04 SES 01 B, Teacher Views
Inclusive education is an issue which has attracted relatively strong attention during the past twenty years, both regarding policy and practice, especially after the release of the United Nations’ so-called Salamanca Statement (UNESCO 1994). While the premise of inclusive education relates to human rights, this issue is, nevertheless, also a matter of controversy among researchers and teachers alike (Allan 2008; Jóhannesson 2006; Slee 2011). It seems to us, however, that the actual debates on the vision of inclusive education have mainly taken place within the academic field (Ainscow et al. 2006; Allan 2008; Slee 2011; Tetler 2005).We are interested in exploring whether teachers’ discourse in Iceland might give some insights into the concerns raised. We use interviews with compulsory school teachers and media articles written by them. Furthermore, we investigate how the teachers’ discourse relates to the policy as expressed in official documents. By using the approach of historical discourse analysis, we seek to answer the following three questions:
- What characterises and legitimises teachers´ discourse on inclusive education?
- What are the contradictions in teachers´ discourse on inclusive education as well as those occurring in official dialogue?
- How have teachers involved themselves in the discourse?
The aim is to examine the discourse of Icelandic compulsory school teachers on inclusive education. From 1974 and onwards the education policy in Iceland has been towards inclusion and Iceland is considered to be an example of a highly inclusive education system with few segregated resources for students with special educational needs. In particular the paper focuses on what characterises and legitimises teachers’ discourse on inclusive education, the contradictions in the discourse and how teachers have involved themselves in the discourse.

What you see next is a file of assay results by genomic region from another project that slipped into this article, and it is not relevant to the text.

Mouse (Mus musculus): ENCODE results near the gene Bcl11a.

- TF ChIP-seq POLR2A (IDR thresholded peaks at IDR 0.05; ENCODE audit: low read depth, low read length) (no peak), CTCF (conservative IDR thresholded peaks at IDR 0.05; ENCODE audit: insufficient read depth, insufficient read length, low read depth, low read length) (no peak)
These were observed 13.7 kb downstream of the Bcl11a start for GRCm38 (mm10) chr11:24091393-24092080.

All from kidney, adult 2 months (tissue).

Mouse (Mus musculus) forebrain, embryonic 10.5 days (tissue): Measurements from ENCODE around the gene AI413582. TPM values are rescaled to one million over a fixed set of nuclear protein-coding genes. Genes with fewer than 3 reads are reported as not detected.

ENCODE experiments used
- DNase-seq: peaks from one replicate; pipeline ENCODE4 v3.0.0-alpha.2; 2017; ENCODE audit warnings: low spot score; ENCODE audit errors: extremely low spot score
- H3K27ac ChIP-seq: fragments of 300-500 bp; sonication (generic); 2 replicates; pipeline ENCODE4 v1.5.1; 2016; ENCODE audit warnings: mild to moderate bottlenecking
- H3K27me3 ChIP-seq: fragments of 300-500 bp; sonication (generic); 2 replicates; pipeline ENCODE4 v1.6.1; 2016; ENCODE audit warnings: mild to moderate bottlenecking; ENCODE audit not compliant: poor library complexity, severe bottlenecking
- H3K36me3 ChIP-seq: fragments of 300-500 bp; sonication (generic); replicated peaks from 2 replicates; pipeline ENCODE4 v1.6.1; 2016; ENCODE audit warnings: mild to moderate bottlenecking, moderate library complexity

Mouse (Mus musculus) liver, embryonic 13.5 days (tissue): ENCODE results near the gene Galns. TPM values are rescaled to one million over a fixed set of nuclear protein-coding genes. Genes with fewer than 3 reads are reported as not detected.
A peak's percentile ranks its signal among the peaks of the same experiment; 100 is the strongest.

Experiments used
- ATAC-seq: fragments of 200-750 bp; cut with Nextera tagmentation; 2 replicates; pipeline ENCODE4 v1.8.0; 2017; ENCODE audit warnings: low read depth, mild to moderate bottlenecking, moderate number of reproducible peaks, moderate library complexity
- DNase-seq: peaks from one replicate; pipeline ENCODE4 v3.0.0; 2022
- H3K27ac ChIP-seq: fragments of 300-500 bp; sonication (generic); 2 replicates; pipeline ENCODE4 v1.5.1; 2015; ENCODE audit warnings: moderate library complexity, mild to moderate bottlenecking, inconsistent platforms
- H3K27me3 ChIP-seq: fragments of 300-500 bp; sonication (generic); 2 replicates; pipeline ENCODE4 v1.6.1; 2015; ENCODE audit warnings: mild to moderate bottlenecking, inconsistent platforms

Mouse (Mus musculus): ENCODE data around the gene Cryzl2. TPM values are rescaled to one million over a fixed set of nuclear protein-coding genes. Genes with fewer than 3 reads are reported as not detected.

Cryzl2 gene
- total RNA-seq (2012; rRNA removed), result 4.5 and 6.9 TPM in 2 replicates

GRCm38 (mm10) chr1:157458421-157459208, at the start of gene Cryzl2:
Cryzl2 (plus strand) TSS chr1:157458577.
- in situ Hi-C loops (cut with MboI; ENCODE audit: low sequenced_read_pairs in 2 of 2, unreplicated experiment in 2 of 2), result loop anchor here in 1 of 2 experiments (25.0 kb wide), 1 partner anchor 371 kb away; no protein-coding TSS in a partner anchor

Allan, J. 2008. Rethinking Inclusive Education. The philosophers of difference in practice. Dordrecht: Springer. Ainscow, M., T. Booth, A. Dyson, P. Farrell, J. Frankham, F. Gallannaugh, A. Howes, and R. Smith. 2006. Improving schools, developing inclusion. London: Routledge. Armstrong, A.C., D. Armstrong and I. Spandagou. 2011. Inclusion: by choice or by chance? International Journal of Inclusive Education 15, no. 1: 29–39. DOI: 10.1080/13603116.2010.496192 Dunne, L. 2009. Discourses of Inclusion: a critique, Power and Education, 1, no. 1: 42–56. http://dx.doi.org/10.2304/power.2009.1.1.42 Foucault, M. 1979b. What is an author?. In Textual strategies: Perspectives in post-structural criticism, ed Josué V. Harari, 141—160. Ithaca, NY: Cornell University Press. Jóhannesson, I.Á. 2010. The politics of historical discourse analysis: A qualitative research method? Discourse: Studies in the cultural politics of education 31(2), 251–264. Jóhannesson, I.Á. 2006. “Strong, independent, able to learn more …”: Inclusion and the construction of school students in Iceland as diagnosable subjects. Discourse: Studies in the cultural politics of education 27, no. 1: 103–119. Lee, A. 2000. Discourse analysis and cultural (re)writing. In Culture and text. Discourse and methodology in social research and cultural studies, ed. Cate Poynton and Alison Lee, 188–202. Lanham, MD: Rowman & Littlefield Sharp, L., and T. Richardson. 2001. Reflections on Foucauldian discourse analysis in planning and environmental policy research. Journal of Environmental Policy & Planning 3, no.3: 193–209. Slee, R. 2011. The irregular school. Exclusion, schooling and inclusive education. London and New York: Routledge. Tetler, S. 2005. Tensions and dilemmas in the field of inclusive education. In Resistance, reflection and change. Nordic disability research, ed. Anders Gustavsson, Johans Sandvin, Rannveig Traustadóttir and Jan Tøssebro, 265–276. Lund: Studentlitteratur. UNESCO (United Nations Educational, Scientific and Cultural Organisation). 1994. The Salamanca statement and framework for action on special needs education. Paris: UNESCO. Youdell, D. 2006. Diversity, inequality and a post-structural politics for education. Discourse: studies in the cultural politics of education 27, no.1: 33-42. DOI: 10.1080/01596300500510252
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